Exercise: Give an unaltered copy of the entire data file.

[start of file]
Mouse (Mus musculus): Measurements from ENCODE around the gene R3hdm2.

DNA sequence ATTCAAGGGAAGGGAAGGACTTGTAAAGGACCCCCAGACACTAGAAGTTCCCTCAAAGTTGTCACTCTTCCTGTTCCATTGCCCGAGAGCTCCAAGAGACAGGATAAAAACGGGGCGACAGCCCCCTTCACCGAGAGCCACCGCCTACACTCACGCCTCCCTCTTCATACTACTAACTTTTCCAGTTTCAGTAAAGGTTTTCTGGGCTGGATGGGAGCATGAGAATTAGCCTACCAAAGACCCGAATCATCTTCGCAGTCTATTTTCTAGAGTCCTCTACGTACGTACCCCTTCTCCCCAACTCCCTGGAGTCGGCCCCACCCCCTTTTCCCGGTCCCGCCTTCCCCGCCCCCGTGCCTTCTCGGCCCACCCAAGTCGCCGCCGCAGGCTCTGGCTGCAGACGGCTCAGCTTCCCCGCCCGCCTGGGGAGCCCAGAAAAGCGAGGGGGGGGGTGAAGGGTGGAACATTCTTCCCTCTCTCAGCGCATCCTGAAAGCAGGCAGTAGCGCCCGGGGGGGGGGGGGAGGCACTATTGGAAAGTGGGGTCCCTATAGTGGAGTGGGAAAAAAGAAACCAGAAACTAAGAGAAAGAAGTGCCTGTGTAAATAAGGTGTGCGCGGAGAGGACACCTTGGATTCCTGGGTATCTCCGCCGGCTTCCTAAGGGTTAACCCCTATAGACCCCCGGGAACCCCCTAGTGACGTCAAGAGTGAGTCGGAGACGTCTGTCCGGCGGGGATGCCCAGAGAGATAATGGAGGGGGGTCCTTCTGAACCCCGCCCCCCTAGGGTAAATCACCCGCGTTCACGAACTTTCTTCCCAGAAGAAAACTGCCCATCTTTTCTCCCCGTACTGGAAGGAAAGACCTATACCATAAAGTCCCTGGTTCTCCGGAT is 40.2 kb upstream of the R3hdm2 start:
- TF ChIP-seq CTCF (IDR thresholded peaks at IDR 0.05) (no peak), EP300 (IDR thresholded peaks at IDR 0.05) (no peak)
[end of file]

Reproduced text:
Mouse (Mus musculus): Measurements from ENCODE around the gene R3hdm2.

DNA sequence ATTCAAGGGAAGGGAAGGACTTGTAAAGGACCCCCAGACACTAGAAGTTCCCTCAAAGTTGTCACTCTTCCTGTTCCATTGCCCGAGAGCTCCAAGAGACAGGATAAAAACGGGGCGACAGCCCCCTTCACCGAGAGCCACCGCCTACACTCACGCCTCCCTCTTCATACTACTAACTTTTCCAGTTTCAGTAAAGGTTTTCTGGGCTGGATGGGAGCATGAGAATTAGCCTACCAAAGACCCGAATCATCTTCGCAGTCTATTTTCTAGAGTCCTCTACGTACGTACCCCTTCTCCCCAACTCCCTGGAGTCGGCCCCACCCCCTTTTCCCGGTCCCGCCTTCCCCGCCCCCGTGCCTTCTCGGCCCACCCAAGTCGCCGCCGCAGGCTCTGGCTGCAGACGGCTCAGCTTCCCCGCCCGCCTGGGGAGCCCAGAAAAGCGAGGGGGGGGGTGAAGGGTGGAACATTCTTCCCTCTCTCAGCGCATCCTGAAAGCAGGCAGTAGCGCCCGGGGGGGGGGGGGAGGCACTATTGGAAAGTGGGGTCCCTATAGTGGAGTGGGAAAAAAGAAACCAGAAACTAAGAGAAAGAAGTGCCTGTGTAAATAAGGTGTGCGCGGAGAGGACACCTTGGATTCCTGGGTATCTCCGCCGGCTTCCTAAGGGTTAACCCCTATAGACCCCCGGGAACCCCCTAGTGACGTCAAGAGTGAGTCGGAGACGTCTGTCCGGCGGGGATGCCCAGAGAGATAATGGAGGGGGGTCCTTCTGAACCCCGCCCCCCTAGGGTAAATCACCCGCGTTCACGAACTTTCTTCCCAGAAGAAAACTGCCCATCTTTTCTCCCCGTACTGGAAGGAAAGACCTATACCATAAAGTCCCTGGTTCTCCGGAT is 40.2 kb upstream of the R3hdm2 start:
- TF ChIP-seq CTCF (IDR thresholded peaks at IDR 0.05) (no peak), EP300 (IDR thresholded peaks at IDR 0.05) (no peak)